Signal to Noise is a beautifully weird comic and my only regret is that I didn’t read it as a physical book. It’s the kind of comic book that you show people who try to trivialise the medium as nothing but superhero stories. It’s visually experimental, and would definitely benefit from multiple read-throughs. It certainly feels longer than it’s 80 pages. 5/5

Next review: Locke and Key: Welcome to Lovecraft by Joe Hill & Gabriel Rodriguez

Signing off,
Nisa.

Batman: The Dark Knight: Golden Dawn by David Finch & Jason Fabok

It’s been quite a while since I read any comics and am thus quite behind with general lore, but since my sister was kind enough to get me this as a gift, I figured that I could try it and see how well it read. And considering it’s a Batman comic, one of my favourite superheroes growing up, at least it’s a hero that I can try and get invested in again.

Batman is on a new case, looking into the disappearance of beautiful socialite and childhood friend of Bruce Wayne, Dawn Golden. While he soon finds that Killer Croc and the Penguin are involved with her disappearance, there is something stalking the streets of Gotham that is far more dangerous and is inextricably linked to Dawn Golden. Can he find her and unravel the mystery in time to save her?
Golden Dawn just left me so unsatisfied, which is really disappointing considering that I really do like Batman, as well as the fact that it was a gift. So, where to start.
I guess I will start with the fact that despite this apparently being the beginning of the Batman The Dark Knight series, I was left really confused because despite needing a fairly in-depth knowledge of Batman the book doesn’t really try to bring new readers up to speed at all. For me, this was primarily the presence of the character Etrigan. Up until now, I had never come across anything where he was a prominent character, so to just drop him into what I was expecting would be a Batman-only story was most disconcerting. To more DC-savvy readers, his presence might make perfect sense, but to me it was like “and now, a demon in your regularly scheduled Batman comic”. And considering that it turns out that the whole demon thing is really important to the main plot of finding Dawn Golden, it does make proceedings that little bit more confusing. It might just be me though, I can never quite get my head around Batman having magical enemies. I can accept that he lives in a world with magic, but usually that stuff gets sent to characters like Wonder Woman or maybe Zatanna. To put Batman against a demonic cult just seems jarring and inappropriate somehow.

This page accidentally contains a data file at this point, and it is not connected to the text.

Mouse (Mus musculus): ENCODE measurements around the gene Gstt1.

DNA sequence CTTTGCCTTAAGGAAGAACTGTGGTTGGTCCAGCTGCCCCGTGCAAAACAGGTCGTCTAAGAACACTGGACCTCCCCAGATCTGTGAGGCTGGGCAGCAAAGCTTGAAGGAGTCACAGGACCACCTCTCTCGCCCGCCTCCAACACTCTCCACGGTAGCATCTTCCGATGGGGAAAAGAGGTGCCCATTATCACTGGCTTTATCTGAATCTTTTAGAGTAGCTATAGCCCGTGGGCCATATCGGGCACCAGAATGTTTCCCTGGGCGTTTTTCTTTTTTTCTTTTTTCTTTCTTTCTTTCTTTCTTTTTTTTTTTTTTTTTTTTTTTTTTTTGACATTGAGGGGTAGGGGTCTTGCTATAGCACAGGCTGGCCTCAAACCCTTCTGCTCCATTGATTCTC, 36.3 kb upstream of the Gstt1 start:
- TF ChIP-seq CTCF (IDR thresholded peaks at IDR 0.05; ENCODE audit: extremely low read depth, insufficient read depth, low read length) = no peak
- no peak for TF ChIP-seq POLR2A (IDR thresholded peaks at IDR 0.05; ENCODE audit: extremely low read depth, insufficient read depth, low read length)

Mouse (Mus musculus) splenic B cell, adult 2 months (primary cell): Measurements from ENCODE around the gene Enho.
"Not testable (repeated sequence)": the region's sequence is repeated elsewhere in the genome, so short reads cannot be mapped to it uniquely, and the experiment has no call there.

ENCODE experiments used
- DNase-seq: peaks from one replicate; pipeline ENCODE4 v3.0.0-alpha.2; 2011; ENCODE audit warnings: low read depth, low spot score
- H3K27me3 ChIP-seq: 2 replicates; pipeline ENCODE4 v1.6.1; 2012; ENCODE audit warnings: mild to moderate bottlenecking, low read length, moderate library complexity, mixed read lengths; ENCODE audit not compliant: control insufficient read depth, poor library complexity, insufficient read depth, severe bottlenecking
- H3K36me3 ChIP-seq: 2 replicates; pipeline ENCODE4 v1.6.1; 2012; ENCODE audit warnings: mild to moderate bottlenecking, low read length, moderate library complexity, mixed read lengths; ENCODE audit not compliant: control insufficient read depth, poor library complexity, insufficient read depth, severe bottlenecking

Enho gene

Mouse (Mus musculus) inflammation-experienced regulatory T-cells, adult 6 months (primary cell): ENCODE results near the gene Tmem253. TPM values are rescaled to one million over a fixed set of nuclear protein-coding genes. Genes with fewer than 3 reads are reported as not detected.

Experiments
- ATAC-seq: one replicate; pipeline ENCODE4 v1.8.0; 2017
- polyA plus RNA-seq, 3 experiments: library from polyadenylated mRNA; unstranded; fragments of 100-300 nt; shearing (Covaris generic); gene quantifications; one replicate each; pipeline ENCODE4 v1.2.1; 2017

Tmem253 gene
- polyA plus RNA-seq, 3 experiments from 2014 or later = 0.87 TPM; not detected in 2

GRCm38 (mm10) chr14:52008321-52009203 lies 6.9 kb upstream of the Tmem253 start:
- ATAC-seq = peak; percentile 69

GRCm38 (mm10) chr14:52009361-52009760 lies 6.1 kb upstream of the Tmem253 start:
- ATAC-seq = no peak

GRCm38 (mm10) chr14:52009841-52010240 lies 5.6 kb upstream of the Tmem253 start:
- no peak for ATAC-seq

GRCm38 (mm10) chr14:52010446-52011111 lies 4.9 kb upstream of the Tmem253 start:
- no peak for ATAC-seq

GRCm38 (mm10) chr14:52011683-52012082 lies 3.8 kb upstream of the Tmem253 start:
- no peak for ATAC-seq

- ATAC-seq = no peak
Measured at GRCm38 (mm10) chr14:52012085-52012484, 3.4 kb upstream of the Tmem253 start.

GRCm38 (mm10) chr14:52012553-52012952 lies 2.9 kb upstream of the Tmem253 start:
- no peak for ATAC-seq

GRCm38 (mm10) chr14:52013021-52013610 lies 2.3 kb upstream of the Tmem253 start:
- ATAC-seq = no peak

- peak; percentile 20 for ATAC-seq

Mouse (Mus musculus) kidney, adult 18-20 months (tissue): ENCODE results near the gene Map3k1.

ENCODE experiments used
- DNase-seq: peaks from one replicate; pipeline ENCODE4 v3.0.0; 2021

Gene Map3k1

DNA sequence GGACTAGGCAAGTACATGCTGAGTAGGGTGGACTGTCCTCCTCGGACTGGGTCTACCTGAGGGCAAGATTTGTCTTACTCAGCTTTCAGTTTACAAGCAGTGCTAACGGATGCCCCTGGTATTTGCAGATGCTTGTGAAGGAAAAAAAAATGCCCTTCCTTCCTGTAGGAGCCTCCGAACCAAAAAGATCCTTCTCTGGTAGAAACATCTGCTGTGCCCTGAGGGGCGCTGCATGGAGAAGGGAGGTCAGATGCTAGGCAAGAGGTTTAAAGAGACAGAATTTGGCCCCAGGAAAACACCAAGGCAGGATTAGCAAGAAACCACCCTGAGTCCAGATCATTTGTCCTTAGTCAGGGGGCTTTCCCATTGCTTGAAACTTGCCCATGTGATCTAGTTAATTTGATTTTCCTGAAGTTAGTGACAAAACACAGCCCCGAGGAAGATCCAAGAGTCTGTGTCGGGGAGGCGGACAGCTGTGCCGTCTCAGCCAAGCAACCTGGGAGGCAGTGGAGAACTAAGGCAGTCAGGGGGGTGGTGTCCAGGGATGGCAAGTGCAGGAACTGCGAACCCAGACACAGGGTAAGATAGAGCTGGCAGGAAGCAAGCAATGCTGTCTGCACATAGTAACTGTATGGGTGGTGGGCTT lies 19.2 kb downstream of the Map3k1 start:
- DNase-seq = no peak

Additionally, I’m not quite sure why the writer thinks that I will be especially concerned about Dawn Golden’s fate. I mean, ignoring the fact that her name is all kinds of awkward and irritating in the light of the comic’s subtitle, there isn’t really anything there to latch onto with her character. They try and raise the stakes by having her be one of Bruce Wayne’s childhood friends, except that there’s only one scene of the two of them as children and all it told me was that she was a sullen girl who loses her friends’ toys. Thrilling stuff. Her secret backstory is told later in one rushed, uninteresting splurge that didn’t really add much to her as a character.
The final thing that bothered me was an art issue. While the general quality was very polished, the artist seems to have an issue when it comes to drawing women. At one point, a woman steals the Batmobile and for several pages I could have sworn that it was Dawn. It was only when Batman found Dawn that I realised my mistake. When your character faces and designs are that indistinguishable from one another, it doesn’t matter how pretty they are because you have just hobbled the clarity of whatever your story-telling is trying to achieve.

Really, this disappoints in pretty much every way. The story is confusing and poorly laid out. It sets Batman against a magical enemy, that still feels jarring to me. The missing woman is so colourless that it is difficult to care about her one way or another. And there is no differentiation between the female characters’ designs, which is just lazy really. 2.5/5

Next review: Stalkers by Paul Finch

Signing off,
Nisa.

Batman: The Killing Joke by Alan Moore and Brian Bolland

Taking a quick break from books that are university-related, I decided to finally start on my edition of Batman: The Killing Joke. To comic fans, this is probably one of the most famous story-lines to happen in the Batman continuity, with several far-reaching consequences. As you can probably guess, I had high expectations of it. Which is why I’m somewhat confused.